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Ben & Jerry’s was started by childhood best friends. Four grad-school buddies founded Warby Parker. A long friendship-turned-partnership brought Clear to TSA security lines across the U.S. A shopping trip between two pals launched size-inclusive clothing brand Universal Standard.
Yes, stories of successful business partnerships between friends exist. But for every Ben and Jerry, there are countless Janes and Joes ticked off at their college roommate for stiffing them on a business loan.
Mixing business and friendship can tank a relationship. So, if a classmate, colleague or childhood friend asks you to invest in their business, you need to look at it from all angles.
Think like a professional investor
Don’t let your personal relationship cloud your business judgment. Evaluate the request as if it was coming from a stranger.
Does the business offer something unique? Does it fill a need in the market? Does the founder have business acumen? Do they have experience in the industry?
“A professional investor always wants to see where the ‘Aha’ is,” says Dileep Rao, clinical professor of entrepreneurship at Florida International University. “Is this likely to become a major company? If the potential is huge, it makes sense from a financial perspective.”
You also need to know the terms of your investment and what you’re getting in return. If your friend is asking for a business loan, discuss the repayment timeline and interest.
If your investment is in exchange for equity, review the terms. Is it solely a financial transaction, or will you have access to and input on business operations?
A handshake deal doesn’t cut it, even with — or especially with — lifelong friends. Make sure everything is in writing if you opt to invest so there’s no confusion down the line.
Also read: How a 141-year-old Ohio moving company became America’s oldest Black-owned business
Always, always study the business plan
Examine the business plan to see if your friend has thought through all aspects of the venture.
A thorough business plan should include financial projections, current revenue, five-year projections and a detailed market analysis that outlines competitors and potential obstacles.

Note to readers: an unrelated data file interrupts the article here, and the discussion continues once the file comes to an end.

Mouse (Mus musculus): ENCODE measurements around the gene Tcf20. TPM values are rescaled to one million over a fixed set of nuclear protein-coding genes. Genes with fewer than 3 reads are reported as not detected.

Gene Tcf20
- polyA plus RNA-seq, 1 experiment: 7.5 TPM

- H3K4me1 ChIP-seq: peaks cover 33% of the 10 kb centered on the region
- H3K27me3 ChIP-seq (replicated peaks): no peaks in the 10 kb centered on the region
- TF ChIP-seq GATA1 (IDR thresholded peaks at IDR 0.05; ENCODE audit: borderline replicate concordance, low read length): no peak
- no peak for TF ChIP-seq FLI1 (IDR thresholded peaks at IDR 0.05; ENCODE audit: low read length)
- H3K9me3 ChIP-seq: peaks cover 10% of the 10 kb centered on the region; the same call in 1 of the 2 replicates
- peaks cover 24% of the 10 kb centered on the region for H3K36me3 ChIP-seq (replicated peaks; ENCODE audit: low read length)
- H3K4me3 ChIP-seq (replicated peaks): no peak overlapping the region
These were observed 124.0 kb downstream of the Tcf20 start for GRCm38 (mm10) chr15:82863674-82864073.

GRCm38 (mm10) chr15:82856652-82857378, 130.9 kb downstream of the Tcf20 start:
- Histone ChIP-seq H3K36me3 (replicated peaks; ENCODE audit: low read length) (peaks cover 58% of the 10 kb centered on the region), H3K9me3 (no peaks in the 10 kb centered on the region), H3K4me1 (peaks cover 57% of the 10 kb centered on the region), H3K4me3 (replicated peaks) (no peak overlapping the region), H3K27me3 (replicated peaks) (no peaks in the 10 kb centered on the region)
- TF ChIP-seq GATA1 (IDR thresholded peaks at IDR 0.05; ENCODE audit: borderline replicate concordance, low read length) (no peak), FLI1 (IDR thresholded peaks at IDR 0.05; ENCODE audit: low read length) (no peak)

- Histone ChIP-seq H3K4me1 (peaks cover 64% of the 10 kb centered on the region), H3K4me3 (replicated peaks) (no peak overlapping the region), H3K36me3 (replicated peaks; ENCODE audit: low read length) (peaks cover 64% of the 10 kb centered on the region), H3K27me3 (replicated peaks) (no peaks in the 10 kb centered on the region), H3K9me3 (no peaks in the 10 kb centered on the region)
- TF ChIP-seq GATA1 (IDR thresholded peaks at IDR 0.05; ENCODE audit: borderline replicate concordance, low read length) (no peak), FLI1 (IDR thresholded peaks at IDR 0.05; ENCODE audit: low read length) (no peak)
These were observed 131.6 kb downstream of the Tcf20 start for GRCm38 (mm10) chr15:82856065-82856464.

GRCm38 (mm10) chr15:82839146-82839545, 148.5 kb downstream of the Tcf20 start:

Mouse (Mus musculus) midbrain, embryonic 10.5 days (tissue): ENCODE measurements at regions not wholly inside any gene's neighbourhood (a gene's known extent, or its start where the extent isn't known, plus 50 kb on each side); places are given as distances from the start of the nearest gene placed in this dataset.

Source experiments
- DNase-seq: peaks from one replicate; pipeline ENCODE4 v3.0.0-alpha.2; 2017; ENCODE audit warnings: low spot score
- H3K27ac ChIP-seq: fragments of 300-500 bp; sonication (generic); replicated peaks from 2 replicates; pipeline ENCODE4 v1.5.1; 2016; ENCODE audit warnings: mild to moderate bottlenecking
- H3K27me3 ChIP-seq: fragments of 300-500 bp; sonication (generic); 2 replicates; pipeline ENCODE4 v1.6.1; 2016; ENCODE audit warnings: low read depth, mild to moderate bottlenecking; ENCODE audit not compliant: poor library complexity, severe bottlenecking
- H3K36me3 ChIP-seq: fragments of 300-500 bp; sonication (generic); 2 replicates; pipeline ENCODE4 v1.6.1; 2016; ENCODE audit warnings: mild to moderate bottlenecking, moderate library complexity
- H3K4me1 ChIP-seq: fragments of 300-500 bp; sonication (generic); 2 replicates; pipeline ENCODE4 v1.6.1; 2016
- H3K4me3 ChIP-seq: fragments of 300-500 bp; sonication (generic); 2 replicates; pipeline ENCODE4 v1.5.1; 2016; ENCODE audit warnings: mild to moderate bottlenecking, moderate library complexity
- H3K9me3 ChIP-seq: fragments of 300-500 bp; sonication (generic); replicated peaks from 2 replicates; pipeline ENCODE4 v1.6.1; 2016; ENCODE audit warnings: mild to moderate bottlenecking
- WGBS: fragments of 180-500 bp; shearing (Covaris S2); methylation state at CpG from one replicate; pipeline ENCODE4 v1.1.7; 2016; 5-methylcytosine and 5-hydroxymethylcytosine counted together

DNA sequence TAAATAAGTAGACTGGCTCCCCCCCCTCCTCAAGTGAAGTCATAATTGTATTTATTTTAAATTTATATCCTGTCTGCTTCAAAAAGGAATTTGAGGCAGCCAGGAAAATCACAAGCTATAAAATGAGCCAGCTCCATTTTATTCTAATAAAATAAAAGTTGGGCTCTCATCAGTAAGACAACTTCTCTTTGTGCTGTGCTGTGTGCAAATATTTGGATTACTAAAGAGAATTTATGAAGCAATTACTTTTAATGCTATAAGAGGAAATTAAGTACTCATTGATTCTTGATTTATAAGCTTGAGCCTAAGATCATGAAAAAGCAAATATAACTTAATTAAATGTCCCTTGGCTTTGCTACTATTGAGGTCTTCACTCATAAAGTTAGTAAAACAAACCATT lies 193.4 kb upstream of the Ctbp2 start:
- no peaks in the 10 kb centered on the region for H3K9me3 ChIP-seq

“You have to do your due diligence even if you have known the person your whole life,” Dimitrios Mano, an entrepreneur, said through email. Mano co-founded Bloom Express, an online CBD marketplace, in 2019 with a close college friend while the two were still in school.
Outside of his co-founder, Mano did not approach friends or family for a startup business loan. The duo relied on personal savings and income from their day jobs.
“I have seen friends ruin 20-plus years of friendships over irrelevant business arguments and family members completely cut ties with one another because of a slight disagreement,” Mano said. For him, the investment wasn’t worth the potential personal cost.
Also see: Employers are hiring again — but which ones are paying wages that keep up with inflation, and which aren’t?
Communicate, but set boundaries
The lines between business and personal affairs can quickly blur when you invest in a loved one’s business. While clear, frequent communication is essential, it’s important to draw boundaries.
When Mark Aselstine co-founded Uncorked Ventures, a now-defunct online wine club, with his brother-in-law, the duo set strict rules at the onset.
“We decided at the beginning that we wouldn’t say anything to each other that we wouldn’t say to our nieces or nephews,” Aselstine said through email. The two relegated business talk to morning meetings, rather than casual outings. “[We] had a rule to not talk about it at family events [and] dinners. Having those dividing lines, but open communication was key.”
Don’t invest money you can’t afford to lose
“Don’t think you’re going to make a fortune if you help a friend out,” Rao says. In fact, don’t expect to make any money at all.
Roughly 20% of businesses close within the first year, according to data from the Bureau of Labor Statistics. And most startups never deliver a positive return.
“Ask yourself if you are OK if you lose all the money you invested in your friend’s startup,” Amanda Sanders, founder of Authentic CEO, said through email. Sanders has been on both sides of the equation — as an entrepreneur and an investor.
“If the honest answer is yes with no ill will toward your friend, then the relationship is likely to remain solid regardless of the business outcome,” she said. “If your answer is conditional, then the outcome of the friendship is likely to be conditional on the business investment.”
Related: Loaning money to a family member? Don’t raise these red flags with the IRS
Offer support, expertise over cash
Money isn’t the only way to support a friend’s business. You can offer time, expertise and connections.
Pitch in at pop-ups and events. Manage their social media accounts. Hand out flyers to get the word out. Be a sounding board for ideas and issues.
Or just show up with takeout from time to time, Sanders said.
“Having a friend interrupt your endless work schedule and bring in the food, the fun and the Fireball (the third part is optional) is very important for maintaining sanity.”
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Kelsey Sheehy writes for NerdWallet. Email: firstname.lastname@example.org. Twitter: @KelseyLSheehy.
This article was originally published by Marketwatch.com. Read the original article here.